Regulator expects FBD to pay ‘all reasonable costs’ of publicans, court told

Previous court ruling would have seen pubs possibly not receiving full reimbursement

The Central Bank’s letter makes clear it does not expect the publicans who took the test cases to be liable for any costs. Photograph: iStock

The Central Bank’s letter makes clear it does not expect the publicans who took the test cases to be liable for any costs. Photograph: iStock

 

The Central Bank expects insurance company FBD to pay all “reasonable costs” of publicans who successfully challenged the insurance company over failure to compensate them for Covid-19 business disruption.

The regulator’s position was set out in a letter read to the Commercial Court on Friday.

The court previously ruled the costs should be awarded in the normal way, but said this was subject to any position taken by the Central Bank. The previous ruling would have meant the pubs would be likely to receive the minimum reasonable amount they required to fight the case but would not necessarily be reimbursed for all the costs they incurred.

The Central Bank’s letter makes clear it did not expect the publicans who took the test cases to be liable for any costs, supporting the position of three of the pubs in last month’s hearing. The pub owners indicated to the court on Friday they would engage with FBD on the matter, but there may have to be another hearing on costs.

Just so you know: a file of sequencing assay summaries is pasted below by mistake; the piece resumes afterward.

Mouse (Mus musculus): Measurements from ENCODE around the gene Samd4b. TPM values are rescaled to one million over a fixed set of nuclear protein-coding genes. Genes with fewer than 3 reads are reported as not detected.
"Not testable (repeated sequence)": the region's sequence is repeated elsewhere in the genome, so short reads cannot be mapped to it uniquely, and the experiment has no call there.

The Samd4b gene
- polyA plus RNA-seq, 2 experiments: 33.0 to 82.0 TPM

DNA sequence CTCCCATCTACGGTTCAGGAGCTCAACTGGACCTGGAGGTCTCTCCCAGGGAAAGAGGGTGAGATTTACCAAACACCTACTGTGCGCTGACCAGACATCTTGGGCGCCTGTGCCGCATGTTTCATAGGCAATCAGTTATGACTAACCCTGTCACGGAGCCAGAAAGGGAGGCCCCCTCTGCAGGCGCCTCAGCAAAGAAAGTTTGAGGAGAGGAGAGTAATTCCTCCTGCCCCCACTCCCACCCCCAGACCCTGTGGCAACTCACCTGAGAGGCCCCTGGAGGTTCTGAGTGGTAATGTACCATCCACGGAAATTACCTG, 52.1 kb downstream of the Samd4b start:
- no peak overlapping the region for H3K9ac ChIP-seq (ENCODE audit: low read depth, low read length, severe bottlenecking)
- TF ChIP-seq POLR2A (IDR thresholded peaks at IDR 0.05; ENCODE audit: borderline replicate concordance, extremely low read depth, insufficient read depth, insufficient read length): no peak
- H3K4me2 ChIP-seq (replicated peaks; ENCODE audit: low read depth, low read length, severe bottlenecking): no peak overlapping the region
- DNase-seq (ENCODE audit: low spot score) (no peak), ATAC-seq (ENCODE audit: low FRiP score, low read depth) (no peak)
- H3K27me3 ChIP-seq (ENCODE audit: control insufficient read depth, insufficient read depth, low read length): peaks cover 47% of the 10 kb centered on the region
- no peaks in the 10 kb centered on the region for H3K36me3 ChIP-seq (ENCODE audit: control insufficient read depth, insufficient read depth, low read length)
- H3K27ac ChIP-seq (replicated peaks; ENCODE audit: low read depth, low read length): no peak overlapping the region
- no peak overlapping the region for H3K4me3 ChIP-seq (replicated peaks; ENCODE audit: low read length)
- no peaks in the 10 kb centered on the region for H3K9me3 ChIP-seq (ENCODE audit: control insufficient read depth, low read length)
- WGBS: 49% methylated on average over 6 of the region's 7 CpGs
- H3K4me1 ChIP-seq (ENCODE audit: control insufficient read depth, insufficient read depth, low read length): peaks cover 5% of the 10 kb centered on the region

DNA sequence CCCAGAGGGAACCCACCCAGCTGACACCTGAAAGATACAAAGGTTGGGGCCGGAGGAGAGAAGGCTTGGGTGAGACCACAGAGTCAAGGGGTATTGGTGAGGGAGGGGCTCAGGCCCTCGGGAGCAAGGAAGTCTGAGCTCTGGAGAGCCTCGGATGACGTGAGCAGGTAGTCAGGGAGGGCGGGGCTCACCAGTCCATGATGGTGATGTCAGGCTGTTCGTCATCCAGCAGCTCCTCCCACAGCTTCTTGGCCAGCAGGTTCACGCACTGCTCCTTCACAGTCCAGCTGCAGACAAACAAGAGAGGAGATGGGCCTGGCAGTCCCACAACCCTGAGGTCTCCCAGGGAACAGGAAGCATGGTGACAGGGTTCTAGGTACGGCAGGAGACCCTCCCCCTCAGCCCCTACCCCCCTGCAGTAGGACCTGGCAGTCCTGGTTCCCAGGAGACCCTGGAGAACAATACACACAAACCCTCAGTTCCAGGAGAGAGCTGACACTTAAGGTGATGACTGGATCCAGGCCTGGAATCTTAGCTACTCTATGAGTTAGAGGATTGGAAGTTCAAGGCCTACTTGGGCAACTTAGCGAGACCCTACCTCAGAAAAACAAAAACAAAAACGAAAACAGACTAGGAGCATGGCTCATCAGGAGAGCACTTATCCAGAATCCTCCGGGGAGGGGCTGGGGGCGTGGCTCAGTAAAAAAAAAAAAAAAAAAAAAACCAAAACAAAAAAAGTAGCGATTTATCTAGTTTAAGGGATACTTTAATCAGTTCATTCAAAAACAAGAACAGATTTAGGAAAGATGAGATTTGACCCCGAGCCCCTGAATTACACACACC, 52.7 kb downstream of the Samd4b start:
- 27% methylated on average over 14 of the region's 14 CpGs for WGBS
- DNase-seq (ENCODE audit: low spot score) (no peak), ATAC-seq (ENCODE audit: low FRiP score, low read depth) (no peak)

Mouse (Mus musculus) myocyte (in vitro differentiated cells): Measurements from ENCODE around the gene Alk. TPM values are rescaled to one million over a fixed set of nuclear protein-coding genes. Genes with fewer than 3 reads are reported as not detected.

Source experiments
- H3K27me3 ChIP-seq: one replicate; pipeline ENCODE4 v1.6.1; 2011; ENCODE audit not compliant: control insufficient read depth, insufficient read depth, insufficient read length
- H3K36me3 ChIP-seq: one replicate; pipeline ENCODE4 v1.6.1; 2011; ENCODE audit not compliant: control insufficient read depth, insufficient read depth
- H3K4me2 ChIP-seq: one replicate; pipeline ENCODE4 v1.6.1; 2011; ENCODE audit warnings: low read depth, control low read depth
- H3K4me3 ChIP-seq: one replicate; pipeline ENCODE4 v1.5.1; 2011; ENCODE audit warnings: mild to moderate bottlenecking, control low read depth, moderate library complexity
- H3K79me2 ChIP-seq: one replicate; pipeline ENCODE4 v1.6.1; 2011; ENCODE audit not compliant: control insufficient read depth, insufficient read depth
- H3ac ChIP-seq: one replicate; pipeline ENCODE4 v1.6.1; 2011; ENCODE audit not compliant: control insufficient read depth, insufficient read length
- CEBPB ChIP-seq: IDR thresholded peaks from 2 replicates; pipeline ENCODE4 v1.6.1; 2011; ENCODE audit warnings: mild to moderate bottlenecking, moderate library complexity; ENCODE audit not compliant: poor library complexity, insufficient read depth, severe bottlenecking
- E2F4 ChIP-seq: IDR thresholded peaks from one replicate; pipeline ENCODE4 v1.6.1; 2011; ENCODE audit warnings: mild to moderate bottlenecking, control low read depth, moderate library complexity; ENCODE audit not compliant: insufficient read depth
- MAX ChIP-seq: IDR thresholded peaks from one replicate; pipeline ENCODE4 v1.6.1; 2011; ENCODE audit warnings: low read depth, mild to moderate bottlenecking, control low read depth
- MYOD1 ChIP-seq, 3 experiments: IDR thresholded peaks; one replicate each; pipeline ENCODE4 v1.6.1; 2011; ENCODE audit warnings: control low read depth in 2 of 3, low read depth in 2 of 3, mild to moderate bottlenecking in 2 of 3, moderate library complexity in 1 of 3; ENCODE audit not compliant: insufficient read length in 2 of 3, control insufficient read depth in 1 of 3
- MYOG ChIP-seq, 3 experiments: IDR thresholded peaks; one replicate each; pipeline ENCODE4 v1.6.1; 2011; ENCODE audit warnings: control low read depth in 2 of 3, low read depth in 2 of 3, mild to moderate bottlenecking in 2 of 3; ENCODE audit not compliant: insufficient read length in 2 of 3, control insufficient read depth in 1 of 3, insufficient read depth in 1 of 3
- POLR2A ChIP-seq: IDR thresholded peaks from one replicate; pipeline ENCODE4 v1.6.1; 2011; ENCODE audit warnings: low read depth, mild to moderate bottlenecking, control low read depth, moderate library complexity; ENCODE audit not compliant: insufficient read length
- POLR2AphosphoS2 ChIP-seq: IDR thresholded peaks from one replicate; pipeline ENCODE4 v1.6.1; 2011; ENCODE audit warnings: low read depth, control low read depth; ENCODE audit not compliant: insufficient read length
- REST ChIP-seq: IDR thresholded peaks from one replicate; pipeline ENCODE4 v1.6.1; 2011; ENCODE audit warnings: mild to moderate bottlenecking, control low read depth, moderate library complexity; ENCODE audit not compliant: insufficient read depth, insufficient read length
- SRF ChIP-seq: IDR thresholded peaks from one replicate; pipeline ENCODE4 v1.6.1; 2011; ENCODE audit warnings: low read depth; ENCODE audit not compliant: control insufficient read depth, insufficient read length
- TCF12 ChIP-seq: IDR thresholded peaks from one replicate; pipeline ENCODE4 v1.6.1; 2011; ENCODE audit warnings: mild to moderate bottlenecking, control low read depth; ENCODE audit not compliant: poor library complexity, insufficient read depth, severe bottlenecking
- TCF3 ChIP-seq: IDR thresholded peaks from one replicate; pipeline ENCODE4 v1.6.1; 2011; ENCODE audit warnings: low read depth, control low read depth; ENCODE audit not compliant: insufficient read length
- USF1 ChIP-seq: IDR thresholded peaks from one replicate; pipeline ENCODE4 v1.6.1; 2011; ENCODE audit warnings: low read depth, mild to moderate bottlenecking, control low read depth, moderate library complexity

Four cases

The four test cases were taken by Dublin pubs Sinnotts, the Leopardstown Inn and the Lemon & Duke; as well as Sean’s Bar in Athlone.

A hearing to decide on the amount of damages to be awarded to the pubs is due to begin on July 6th.

Earlier this year Mr Justice Denis McDonald found a policy sold by FBD covered the losses sustained by the pubs having to close due to the pandemic. The policy included a clause that cover was valid only where the pub had to close because there was an outbreak of an infectious disease within a 25-mile radius of the premises.

FBD claimed this was not valid in this case because the closures were caused by a pandemic. But Mr Justice McDonald said the cover was not lost where the closure was caused by nationwide outbreaks of the disease provided there was an outbreak within the 25-mile radius and that it was one of the causes of the closure.